Opinion: Apple transition provides huge boost for Arm

Bob O'Donnell

Posts: 16   +1
Staff member
<div class="bbWrapper"><h5><strong>What just happened?</strong> You have to imagine that yesterday was a pretty good one for the folks at Arm—the little understood, but <a href="https://www.techspot.com/article/1989-arm-inside/">highly influential</a> chip design company. Not only were they able to report that their designs power the world’s fastest supercomputer, there’s also that little detail about Apple choosing to switch from Intel-based CPUs to Apple designed custom silicon built on Arm’s core architecture for future generations of Macs. </h5>
<p><img height="2673" src="https://static.techspot.com/images2/news/bigimage/2020/06/2020-06-23-image-21.jpg" width="4200"></p>

<p>A word on the supercomputer news first. Every year at the opening of the ISC high-performance computing conference, the organization running it releases the Top 500 performing supercomputers. As with most years, this year’s list was utterly dominated by Intel-based machines, but there was a surprise at the top.</p>

<p>For the first time ever, Arm-based chips (in this instance, built by Fujitsu) are the CPU brains being used in the number 1 ranked machine—the <a href="https://www.techspot.com/news/85733-japan-takes-top-spot-supercomputer-list-arm-powered.html" target="_blank">Fugaku supercomputer</a>, which is operated by the RIKEN Center for Computational Science in Japan. In addition to the prestige, it’s a huge psychological win for Arm, which has been working to make an impact on the enterprise computing world with its Neoverse CPU architecture for the last several years.</p>

<p class="side-quote">"Arm notched an equally impressive victory with the official unveiling of the long-rumored Arm-powered chips for next generation Macs. Apple doesn’t have the largest market share in the PC market—it’s around 7% or so overall—but its impact, of course, greatly outstrips those numbers."</p>

<p>In the personal computing world, Arm notched an equally impressive victory with the official unveiling of the long-rumored Arm-powered chips <a href="https://www.techspot.com/news/85724-apple-first-mac-custom-soc-ship-end-year.html">for next generation Macs</a>. Apple doesn’t have the largest market share in the PC market—it’s around 7% or so overall—but its impact, of course, greatly outstrips those numbers. As a result, by making the official announcement of custom Apple Silicon for the Mac, which was designed leveraging Apple’s architectural license of Arm’s chip IP designs (though Arm is never mentioned in the keynote or any of the press releases for the event), Arm scored a huge gain in credibility and awareness.</p>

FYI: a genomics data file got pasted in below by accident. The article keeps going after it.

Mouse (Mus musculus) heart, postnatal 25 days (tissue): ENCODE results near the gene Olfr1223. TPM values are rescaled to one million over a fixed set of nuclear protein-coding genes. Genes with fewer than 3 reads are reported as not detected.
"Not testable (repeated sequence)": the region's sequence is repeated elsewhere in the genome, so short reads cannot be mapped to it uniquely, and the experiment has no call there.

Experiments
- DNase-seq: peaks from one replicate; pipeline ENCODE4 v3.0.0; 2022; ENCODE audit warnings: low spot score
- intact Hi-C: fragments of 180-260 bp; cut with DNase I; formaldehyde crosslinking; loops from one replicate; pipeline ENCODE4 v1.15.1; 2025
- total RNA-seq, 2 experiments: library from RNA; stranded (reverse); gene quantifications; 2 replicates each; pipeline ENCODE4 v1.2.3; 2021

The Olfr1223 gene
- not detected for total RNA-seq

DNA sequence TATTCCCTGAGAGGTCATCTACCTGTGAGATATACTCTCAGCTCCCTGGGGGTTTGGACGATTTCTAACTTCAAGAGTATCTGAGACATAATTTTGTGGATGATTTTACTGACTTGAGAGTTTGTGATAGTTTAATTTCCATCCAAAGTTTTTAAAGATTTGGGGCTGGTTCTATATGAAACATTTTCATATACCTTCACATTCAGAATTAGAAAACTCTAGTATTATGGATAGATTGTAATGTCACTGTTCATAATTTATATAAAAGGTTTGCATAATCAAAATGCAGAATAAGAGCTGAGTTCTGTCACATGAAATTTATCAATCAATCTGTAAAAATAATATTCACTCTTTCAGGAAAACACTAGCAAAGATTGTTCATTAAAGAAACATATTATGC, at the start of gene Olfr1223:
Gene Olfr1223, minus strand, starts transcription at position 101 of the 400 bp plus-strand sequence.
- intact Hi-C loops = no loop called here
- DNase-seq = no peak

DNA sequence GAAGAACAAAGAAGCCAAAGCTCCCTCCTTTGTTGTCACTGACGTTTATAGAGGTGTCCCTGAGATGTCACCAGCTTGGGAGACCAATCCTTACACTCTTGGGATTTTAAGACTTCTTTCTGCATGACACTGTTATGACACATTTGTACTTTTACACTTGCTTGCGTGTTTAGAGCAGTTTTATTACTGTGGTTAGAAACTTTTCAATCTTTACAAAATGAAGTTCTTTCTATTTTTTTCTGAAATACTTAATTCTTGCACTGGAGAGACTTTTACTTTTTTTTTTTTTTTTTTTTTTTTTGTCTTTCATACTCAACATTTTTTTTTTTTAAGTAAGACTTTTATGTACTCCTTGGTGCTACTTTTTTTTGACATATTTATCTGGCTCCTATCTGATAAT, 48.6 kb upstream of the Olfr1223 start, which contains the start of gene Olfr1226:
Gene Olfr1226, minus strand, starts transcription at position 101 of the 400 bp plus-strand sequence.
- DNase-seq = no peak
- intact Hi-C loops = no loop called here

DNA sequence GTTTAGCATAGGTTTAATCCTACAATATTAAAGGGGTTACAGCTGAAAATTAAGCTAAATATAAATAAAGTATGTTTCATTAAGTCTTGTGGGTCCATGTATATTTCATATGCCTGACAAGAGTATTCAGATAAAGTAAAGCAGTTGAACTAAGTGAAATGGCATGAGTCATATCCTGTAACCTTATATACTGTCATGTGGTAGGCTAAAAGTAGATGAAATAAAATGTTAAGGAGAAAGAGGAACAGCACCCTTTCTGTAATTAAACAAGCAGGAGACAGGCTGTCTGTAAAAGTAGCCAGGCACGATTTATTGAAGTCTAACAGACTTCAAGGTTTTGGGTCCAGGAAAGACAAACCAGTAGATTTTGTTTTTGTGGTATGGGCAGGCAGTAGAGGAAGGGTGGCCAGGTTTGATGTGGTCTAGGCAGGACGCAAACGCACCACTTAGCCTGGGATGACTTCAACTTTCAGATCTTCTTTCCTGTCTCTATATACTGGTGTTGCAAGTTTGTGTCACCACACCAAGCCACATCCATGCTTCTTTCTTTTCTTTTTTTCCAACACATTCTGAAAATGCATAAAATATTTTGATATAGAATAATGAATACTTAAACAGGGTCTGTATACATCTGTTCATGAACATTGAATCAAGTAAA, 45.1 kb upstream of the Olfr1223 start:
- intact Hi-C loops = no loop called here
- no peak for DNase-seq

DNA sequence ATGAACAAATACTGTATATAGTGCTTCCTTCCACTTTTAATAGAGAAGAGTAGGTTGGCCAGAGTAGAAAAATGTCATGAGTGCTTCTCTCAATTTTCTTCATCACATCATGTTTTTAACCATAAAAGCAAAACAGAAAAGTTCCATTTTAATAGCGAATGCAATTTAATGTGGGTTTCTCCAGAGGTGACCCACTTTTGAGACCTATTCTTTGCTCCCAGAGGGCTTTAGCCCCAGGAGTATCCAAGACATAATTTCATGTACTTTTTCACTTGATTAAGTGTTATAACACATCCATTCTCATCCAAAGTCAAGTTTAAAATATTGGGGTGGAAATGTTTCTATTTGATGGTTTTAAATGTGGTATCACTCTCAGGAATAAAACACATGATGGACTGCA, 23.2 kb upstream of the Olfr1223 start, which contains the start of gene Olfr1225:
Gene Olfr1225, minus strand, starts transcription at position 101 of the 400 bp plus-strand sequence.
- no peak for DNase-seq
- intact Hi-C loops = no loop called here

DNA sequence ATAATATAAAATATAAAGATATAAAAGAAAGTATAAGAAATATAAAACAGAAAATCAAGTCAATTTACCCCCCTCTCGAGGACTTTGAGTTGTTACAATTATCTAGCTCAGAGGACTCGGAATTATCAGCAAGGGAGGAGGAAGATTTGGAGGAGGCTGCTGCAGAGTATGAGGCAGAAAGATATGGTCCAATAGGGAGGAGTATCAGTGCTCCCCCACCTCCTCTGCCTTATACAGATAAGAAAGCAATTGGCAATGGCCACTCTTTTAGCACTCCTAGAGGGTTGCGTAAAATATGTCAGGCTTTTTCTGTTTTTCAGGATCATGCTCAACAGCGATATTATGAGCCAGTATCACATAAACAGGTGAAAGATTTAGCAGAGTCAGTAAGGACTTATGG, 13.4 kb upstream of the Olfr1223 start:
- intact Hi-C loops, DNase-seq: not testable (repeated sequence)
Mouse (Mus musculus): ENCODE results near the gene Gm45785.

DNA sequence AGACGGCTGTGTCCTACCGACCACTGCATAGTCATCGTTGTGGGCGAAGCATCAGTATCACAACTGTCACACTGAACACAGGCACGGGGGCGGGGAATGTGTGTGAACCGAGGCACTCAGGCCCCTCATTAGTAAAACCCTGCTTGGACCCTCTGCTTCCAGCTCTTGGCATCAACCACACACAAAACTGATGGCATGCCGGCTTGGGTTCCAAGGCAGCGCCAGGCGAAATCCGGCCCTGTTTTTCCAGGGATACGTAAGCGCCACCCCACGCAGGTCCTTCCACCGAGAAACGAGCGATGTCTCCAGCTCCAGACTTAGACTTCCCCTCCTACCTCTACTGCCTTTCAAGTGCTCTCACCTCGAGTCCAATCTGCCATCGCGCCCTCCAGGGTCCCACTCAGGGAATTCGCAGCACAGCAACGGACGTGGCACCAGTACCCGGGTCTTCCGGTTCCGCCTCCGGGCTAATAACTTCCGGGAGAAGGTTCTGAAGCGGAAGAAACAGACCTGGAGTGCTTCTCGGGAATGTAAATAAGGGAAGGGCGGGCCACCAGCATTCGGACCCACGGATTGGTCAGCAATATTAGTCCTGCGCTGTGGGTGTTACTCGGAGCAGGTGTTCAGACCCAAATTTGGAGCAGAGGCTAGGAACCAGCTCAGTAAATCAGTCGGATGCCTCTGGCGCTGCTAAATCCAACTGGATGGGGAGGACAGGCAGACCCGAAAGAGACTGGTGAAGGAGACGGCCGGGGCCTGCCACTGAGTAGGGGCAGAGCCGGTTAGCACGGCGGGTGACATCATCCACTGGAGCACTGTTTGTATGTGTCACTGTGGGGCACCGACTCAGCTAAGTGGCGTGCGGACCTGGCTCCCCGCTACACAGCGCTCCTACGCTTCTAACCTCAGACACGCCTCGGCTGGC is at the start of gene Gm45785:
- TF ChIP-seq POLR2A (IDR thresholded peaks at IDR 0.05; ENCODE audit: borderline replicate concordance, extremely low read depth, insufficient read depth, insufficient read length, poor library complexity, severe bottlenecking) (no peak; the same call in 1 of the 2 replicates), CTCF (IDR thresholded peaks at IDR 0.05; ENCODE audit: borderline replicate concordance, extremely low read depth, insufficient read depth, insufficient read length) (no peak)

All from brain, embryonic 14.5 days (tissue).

<p><img height="1080" src="https://static.techspot.com/images2/news/bigimage/2020/06/2020-06-22-image-20.jpg" width="1920"></p>

<p class="byline" style="text-align: center;">Apple: Custom SoC for laptops/desktops: lower power consumption <em>AND</em> higher performance</p>

<p>Of course, awareness doesn’t translate to success, and as exciting as the development may be, there are a great deal of questions, as well as previous history, to suggest that challenges await. First, while Apple talked about switching to this new design to both improve performance and reduce power consumption, it has yet to show any comparative benchmarks to existing Intel-based Macs for either of those metrics. Of course, that’s likely because the silicon isn’t done. Heck, Apple didn’t even announce the name of the new chips (the A12Z Bionic chip in the developer system, and currently in the iPad Pro, is only an interim solution). My guess is that we won’t get any of these details until the end of the year, when the first-generation Macs with these new chips are unveiled.</p>

<p>Apple’s primary stated reason for making the move away from Intel to custom silicon was to improve the experience, so these comparative details are going to be critically important. This is particularly true because of the generally disappointing performance of Arm-based Qualcomm and Microsoft chips in Windows on Arm PCs like the <a href="https://www.techspot.com/products/tablets/microsoft-surface-pro-x.209923/" target="_blank">Surface Pro X</a>. The key question will be if Apple is able to overcome some of the limitations and truly beat Intel-level performance, while simultaneously offering significantly better battery life. It’s an extremely challenging task but one that Apple clearly laid out as its goal.</p>

<p>There are also many unanswered questions about the ability to pair these new chips with external GPUs, such as the AMD Radeon parts Apple currently offers in certain Macs, or any other companion chips, such as 5G modems. While Apple currently uses Qualcomm modems for the iPhone and certain iPads, the company is known to be working on its own modems, and it’s not clear if those will be available in time for the launch of a 5G-equipped Macbook (should they choose to do so).</p>

<p>As for graphics, Apple only uses its own GPU designs for its other custom parts for iPhones and iPads, but some computing applications require more graphics horsepower than those devices do, so it will be interesting to see if Apple offers the option to pair its new Mac-specific SOCs with external GPUs.</p>